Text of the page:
Neanderthal brain organoids reveal what makes us human
A new study details brain organoids grown with the Neanderthal variant of NOVA1, a gene that influences neurodevelopment and function.
What’s left of the Neanderthals, our closest extinct relative, is mostly teeth and bones. While they live on in a way within the DNA of all of us, their physical presence is best imagined by examining their skeletal remains. Soft tissue fossils are incredibly rare. And while we’ve found the brains of dinosaurs we have not found the brains of Neanderthals.
Scientists have, however, given us a peak by growing Neanderthal pea-size brain organoids. In 2018, a team led by Alysson Muotri, a geneticist and professor at the UC San Diego School of Medicine, announced they created clusters of lab-grown brain cells containing Neanderthal DNA. The goal, Muotri said at the time, was “to recreate Neanderthal minds.”
Now, they have published data revealing how these 'Neanderthalized' brain organoids behave.
On Thursday, a team, including Muotri, published a study in the journal Science detailing brain organoids they grew with the Neanderthal variant of NOVA1, a gene that influences neurodevelopment and function.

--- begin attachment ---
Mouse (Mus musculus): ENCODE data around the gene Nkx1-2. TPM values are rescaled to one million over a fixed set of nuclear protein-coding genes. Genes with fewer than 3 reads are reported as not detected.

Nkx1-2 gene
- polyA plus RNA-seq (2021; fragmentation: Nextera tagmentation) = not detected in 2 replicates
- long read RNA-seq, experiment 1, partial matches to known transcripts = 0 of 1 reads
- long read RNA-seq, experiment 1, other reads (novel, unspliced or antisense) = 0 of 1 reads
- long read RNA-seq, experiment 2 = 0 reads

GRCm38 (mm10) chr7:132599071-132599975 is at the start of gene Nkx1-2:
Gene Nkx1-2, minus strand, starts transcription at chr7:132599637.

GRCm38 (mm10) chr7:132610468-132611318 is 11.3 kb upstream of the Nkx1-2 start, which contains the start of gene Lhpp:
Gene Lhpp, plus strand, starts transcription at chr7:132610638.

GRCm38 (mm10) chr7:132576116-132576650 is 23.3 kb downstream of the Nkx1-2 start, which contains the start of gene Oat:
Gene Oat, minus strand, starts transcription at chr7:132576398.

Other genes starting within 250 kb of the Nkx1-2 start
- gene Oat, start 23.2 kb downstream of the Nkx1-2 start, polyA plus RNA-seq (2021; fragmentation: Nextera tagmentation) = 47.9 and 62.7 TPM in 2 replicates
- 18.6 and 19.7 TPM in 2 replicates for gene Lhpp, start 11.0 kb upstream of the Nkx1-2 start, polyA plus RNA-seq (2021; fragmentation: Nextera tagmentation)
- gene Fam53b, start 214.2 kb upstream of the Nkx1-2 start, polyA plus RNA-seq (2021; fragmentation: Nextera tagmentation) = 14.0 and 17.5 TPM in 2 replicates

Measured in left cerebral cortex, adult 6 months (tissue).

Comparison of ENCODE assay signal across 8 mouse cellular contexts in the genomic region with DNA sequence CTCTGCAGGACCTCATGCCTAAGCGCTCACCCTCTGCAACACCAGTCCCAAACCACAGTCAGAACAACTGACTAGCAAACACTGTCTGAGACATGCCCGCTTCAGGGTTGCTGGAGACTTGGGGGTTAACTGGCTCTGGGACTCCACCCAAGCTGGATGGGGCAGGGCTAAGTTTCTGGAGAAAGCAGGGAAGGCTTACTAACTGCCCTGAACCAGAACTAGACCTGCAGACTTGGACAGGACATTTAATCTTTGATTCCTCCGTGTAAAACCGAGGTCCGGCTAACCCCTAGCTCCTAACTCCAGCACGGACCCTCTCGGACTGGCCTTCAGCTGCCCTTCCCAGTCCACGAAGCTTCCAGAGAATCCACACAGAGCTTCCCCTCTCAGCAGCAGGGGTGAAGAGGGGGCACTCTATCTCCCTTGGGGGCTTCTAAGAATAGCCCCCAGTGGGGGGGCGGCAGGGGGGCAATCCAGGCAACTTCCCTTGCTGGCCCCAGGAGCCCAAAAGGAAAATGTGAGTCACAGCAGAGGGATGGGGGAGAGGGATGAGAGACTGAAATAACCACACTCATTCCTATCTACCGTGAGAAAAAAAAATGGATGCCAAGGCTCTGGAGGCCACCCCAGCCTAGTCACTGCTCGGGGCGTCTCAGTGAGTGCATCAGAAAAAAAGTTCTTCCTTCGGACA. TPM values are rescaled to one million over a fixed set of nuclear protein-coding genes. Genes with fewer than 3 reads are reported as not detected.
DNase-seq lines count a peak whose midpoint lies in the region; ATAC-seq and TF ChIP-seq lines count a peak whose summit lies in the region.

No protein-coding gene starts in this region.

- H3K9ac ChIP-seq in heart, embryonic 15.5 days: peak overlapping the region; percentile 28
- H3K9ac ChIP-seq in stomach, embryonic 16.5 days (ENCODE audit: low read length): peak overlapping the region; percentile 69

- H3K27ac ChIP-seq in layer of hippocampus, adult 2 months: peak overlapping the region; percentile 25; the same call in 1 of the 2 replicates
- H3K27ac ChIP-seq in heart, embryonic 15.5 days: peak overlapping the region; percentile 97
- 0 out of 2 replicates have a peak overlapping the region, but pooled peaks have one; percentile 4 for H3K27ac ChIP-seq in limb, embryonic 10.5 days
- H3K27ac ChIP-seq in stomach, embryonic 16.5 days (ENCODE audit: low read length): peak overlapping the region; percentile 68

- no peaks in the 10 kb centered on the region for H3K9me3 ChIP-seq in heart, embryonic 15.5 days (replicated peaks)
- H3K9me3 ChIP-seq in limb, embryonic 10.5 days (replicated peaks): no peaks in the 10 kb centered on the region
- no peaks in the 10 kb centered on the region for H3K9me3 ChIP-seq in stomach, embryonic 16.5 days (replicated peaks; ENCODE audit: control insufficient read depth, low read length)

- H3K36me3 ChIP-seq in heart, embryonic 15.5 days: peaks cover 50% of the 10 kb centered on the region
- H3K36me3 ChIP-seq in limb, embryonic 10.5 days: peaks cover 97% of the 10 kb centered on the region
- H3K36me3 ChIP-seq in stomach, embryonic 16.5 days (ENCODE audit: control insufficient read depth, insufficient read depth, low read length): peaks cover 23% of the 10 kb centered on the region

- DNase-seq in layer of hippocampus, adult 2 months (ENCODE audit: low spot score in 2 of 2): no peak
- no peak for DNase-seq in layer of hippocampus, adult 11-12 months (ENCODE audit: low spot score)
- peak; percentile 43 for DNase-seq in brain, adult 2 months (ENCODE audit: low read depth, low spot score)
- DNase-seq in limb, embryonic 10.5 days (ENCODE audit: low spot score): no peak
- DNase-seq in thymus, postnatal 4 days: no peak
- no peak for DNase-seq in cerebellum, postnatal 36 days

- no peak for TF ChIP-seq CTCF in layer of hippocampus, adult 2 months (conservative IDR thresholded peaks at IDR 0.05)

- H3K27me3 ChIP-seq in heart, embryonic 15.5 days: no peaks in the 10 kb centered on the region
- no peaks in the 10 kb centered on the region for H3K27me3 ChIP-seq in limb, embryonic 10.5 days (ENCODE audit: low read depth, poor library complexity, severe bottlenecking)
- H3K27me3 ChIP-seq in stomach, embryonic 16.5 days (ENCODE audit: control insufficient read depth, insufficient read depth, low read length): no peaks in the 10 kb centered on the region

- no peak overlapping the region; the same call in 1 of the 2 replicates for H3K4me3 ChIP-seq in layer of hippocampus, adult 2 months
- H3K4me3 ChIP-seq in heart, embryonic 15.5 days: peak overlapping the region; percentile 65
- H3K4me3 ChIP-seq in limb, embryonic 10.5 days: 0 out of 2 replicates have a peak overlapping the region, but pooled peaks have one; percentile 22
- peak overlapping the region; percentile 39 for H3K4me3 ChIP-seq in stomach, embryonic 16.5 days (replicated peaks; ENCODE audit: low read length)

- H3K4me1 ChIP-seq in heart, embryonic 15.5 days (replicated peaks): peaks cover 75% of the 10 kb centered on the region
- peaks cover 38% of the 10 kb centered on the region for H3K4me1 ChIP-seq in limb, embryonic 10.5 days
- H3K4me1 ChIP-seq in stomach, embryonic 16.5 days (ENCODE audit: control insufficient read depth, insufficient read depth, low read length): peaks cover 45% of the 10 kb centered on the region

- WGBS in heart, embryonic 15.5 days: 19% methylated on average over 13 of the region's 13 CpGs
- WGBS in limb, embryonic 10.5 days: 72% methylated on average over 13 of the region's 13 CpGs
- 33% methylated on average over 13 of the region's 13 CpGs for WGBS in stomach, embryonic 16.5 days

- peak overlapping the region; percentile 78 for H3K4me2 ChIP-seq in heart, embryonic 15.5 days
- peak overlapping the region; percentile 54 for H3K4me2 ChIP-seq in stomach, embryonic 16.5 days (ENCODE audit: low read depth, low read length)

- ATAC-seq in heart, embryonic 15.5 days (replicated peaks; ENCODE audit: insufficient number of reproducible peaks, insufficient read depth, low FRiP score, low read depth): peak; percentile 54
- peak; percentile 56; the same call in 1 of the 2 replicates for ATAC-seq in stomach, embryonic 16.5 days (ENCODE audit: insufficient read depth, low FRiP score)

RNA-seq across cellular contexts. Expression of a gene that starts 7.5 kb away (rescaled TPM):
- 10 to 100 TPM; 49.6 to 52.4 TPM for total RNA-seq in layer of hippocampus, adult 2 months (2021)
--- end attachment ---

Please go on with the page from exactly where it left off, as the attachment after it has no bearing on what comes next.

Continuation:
The addition, in turn, caused the organoids to differ from those strictly of the Homo sapien variety: They developed slower, expressed different electrophysical properties, and displayed higher surface complexity.
Muotri tells Inverse it’s fair to say these changes would influence specific abilities. “We know that even small perturbations during early development might have a dramatic impact on human behavior,” he says.
And while it’s premature to say Neanderthals acted in one way or another, the results do add to our understanding of the differences between these extinct humans and us. It’s understood we evolved to be a unique type of human. Cells in a dish may explain why.
What’s new — This study helps explain why modern humans are different from Neanderthals by recreating a potential version of the past.
“This reverse-engineering approach can teach us how the archaic version of the gene behaves in the relevant cell types,” Muotri says.
“By knowing this, we can then create hypotheses on why these differences emerged.”
Genomic analysis comparing the genomes of Neanderthals to a diverse population of modern humans revealed there are 61 protein-coding genes different between the two groups. The study team decided to zero in on the gene NOVA1 because it’s “a master regulator of hundreds of other genes during neurodevelopment,” Muotri says.
With the help of CRISPR-Cas9 genome-editing technology, the team replaced the modern human allele of the NOVA1 gene in human pluripotent stem cells with the archaic NOVA1 gene from the Neanderthal genome.
Observations revealed this reintroduction caused changes in “alternative splicing” in genes involved in neurodevelopment, proliferation, and synaptic connectivity. Alternative splicing is a mechanism the nervous system uses to generate complexity and variability, Muorti explains. NOVA1 typically regulates alternative splicing in developing nervous systems.